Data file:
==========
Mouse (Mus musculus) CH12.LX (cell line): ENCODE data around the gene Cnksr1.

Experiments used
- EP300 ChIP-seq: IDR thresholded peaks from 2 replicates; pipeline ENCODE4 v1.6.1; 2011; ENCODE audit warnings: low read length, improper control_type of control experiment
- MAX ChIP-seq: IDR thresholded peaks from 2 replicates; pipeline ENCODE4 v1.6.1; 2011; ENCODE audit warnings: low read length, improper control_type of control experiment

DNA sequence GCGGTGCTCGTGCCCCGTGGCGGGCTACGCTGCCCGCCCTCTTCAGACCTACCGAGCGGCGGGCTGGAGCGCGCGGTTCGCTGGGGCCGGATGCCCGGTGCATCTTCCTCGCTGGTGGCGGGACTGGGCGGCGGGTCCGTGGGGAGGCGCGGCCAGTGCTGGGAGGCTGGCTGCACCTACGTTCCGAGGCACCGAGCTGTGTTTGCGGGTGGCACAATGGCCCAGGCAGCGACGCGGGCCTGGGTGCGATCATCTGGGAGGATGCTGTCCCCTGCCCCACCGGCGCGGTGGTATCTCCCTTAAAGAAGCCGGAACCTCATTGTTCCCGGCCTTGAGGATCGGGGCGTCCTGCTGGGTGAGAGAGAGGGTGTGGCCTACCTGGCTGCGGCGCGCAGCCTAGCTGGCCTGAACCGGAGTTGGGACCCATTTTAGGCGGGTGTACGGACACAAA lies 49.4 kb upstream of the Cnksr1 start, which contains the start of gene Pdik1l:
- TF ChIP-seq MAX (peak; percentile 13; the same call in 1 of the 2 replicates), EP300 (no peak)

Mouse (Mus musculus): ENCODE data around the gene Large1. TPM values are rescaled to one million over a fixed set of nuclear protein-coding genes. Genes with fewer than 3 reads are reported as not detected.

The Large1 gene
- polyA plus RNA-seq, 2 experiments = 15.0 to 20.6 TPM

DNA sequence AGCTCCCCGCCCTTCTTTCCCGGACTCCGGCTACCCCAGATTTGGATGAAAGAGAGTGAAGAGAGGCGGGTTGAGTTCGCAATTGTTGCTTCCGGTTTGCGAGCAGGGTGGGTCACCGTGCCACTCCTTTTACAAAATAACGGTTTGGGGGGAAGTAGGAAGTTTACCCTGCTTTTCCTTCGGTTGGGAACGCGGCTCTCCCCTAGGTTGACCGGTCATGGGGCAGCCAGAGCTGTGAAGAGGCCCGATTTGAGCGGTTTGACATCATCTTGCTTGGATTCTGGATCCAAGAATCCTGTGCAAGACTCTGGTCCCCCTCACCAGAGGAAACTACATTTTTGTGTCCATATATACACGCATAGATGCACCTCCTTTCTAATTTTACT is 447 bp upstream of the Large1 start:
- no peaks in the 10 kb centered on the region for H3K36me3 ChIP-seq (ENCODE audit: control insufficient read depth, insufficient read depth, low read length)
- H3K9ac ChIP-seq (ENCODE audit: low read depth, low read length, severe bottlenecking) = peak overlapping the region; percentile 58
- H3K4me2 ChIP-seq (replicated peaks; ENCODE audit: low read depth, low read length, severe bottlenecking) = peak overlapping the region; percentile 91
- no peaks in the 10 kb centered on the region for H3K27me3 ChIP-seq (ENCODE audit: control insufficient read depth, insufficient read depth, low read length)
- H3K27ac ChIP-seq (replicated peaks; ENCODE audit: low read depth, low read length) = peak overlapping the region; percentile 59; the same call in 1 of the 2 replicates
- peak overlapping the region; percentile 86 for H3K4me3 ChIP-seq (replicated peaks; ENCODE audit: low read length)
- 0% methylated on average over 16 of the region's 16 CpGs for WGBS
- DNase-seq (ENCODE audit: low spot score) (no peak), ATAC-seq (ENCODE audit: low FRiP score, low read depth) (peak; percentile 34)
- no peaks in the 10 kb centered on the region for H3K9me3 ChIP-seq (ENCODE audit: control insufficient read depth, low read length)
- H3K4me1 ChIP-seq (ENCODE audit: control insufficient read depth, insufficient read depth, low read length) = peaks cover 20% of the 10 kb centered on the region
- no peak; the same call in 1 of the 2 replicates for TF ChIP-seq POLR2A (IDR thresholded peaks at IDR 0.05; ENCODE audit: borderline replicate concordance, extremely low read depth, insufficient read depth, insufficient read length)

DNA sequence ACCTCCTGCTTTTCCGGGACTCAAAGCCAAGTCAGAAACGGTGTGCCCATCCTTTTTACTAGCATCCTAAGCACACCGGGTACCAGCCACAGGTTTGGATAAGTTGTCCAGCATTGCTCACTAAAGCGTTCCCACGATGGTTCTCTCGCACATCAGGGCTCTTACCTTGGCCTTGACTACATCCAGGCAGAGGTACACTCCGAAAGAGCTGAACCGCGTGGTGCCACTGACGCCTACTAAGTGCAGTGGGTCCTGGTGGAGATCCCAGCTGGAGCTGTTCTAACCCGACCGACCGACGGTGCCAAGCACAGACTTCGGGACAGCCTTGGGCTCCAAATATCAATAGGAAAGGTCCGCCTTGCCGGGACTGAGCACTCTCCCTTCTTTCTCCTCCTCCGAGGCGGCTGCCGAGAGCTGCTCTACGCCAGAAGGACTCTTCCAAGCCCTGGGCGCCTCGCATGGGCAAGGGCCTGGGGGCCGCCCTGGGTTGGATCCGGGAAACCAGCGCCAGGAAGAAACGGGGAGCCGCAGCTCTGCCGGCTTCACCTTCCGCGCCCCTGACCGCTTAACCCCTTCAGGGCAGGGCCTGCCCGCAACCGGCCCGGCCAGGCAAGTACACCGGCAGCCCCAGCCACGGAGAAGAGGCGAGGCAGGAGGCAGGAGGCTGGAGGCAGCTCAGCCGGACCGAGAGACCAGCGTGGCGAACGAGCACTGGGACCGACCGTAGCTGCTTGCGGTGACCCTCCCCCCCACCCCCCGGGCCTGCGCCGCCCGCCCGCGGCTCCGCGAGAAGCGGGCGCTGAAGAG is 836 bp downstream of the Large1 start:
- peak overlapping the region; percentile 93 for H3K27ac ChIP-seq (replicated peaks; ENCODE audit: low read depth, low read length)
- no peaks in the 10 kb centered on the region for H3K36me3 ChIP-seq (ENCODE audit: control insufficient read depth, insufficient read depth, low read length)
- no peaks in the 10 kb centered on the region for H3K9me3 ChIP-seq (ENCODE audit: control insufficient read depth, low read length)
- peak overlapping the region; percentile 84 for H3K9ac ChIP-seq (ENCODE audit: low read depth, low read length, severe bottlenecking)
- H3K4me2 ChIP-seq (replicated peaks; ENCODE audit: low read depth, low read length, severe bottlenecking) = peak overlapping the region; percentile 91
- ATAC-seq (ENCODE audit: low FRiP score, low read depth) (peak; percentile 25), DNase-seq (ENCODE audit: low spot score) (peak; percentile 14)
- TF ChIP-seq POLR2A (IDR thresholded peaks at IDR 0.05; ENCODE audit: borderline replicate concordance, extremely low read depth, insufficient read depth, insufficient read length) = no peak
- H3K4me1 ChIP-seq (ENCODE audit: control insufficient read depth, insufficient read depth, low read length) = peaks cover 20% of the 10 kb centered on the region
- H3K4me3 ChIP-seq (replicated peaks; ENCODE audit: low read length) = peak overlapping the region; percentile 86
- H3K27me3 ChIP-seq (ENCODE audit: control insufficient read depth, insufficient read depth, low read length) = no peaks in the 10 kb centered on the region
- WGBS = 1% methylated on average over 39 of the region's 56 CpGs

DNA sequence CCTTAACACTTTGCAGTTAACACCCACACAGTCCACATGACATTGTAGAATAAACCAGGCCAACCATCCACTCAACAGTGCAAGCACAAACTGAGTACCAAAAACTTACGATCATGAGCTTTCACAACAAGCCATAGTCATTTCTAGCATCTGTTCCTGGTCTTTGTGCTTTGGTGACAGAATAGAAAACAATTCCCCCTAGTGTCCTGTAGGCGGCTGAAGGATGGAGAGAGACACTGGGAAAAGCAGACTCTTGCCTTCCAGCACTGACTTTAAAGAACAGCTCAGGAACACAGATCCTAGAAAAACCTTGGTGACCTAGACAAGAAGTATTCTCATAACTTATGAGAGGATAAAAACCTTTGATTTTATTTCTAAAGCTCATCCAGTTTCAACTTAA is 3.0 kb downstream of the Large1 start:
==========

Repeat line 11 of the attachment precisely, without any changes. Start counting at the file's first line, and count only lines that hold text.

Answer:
- no peaks in the 10 kb centered on the region for H3K36me3 ChIP-seq (ENCODE audit: control insufficient read depth, insufficient read depth, low read length)